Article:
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Code Partition for Beau Simensen

PSR-7 and the future of PHP

At long last PSR-7 HTTP Message Interface (meta) is finally up for review! I've been tracking this since Benjamin Eberlei sent his first pull request for what he considered at the time a proposal for a HTTP client close to three years ago. This one has been a long time coming!

I had a chance to talk about it on PHP Town Hall with Michael Dowling just over a year ago. It was the first time I talked openly about wanting to see the current proposal eventually become something that could be the basis for a common HTTP layer that could be used on the server side as well.

Since then, Michael stepped down from working on PSR-7 but it was later picked up by Matthew Weier O'Phinney. We had a chance to talk in person about it at Madison PHP 2014 just before he officially took on the role of editor. I could tell that Matthew was super excited about it and was very much inline with my visions for the future as well.

In a nutshell: what I dream of for PHP is that we stop thinking of ourselves as Zend Framework, or Symfony, or Laravel, or Aura, or FrameworkFlavorOfTheDay developers, but instead think of ourselves as PHP, HTTP, or Web developers.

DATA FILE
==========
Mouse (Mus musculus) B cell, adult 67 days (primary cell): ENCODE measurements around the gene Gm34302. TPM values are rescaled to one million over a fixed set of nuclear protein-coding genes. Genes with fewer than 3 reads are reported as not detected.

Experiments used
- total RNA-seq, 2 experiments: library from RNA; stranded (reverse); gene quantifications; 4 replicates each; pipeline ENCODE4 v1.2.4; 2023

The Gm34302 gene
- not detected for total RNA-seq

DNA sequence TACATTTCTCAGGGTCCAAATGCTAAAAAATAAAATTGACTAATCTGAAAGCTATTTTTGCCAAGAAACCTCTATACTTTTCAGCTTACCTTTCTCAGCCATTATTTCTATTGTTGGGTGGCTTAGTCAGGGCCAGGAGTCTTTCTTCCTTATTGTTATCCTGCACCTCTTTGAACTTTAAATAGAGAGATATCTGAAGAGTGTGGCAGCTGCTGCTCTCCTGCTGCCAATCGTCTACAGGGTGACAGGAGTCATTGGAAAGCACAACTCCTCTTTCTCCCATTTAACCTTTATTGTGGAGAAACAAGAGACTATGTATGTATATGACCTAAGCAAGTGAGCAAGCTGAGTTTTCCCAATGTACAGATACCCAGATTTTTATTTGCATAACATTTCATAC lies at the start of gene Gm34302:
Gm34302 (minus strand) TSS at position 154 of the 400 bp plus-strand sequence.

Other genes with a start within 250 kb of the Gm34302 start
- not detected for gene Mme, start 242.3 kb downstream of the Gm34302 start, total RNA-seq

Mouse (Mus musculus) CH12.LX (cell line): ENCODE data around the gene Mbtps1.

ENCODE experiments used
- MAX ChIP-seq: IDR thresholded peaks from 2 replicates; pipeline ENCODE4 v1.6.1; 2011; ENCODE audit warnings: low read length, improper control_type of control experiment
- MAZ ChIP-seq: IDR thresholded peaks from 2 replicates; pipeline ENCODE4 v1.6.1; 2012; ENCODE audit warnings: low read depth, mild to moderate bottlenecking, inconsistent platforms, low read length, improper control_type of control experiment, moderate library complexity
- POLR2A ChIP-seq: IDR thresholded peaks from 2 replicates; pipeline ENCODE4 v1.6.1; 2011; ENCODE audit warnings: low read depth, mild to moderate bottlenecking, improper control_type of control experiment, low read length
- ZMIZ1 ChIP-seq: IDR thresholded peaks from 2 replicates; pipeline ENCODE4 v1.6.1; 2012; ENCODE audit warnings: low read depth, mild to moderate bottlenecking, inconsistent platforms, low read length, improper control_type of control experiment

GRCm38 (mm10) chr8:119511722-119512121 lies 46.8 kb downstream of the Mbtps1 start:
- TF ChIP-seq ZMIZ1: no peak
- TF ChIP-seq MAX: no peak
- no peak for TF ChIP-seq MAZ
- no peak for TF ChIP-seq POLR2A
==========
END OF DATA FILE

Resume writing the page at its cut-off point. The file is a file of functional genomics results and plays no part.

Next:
— Matthew Weier O'Phinney, September 2014

The work I've done on Stack was meant to be a reference for what working at the HTTP layer in PHP could look like. While it would have been great for Stack to truly be framework agnostic, tying Stack to HTTP Kernel Interface meant that this was always going to be an uphill battle. Still, Stack was able to show what it would look like at a smaller scale by allowing people to write code that could be shared between projects/frameworks within the Symfony ecosystem.

I'd love for people to start writing code for PHP rather than code for Symfony, Zend Framework, Laravel, CodeIgniter, WordPress, and so on. PHP has already started to move away from silos because Composer makes it so much easier to write and share packages. Still, far too many packages are written in the glue language of their favorite framework. If enough projects adopt PSR-7 I expect that we will see even more sharing of code in the PHP community than we are already seeing.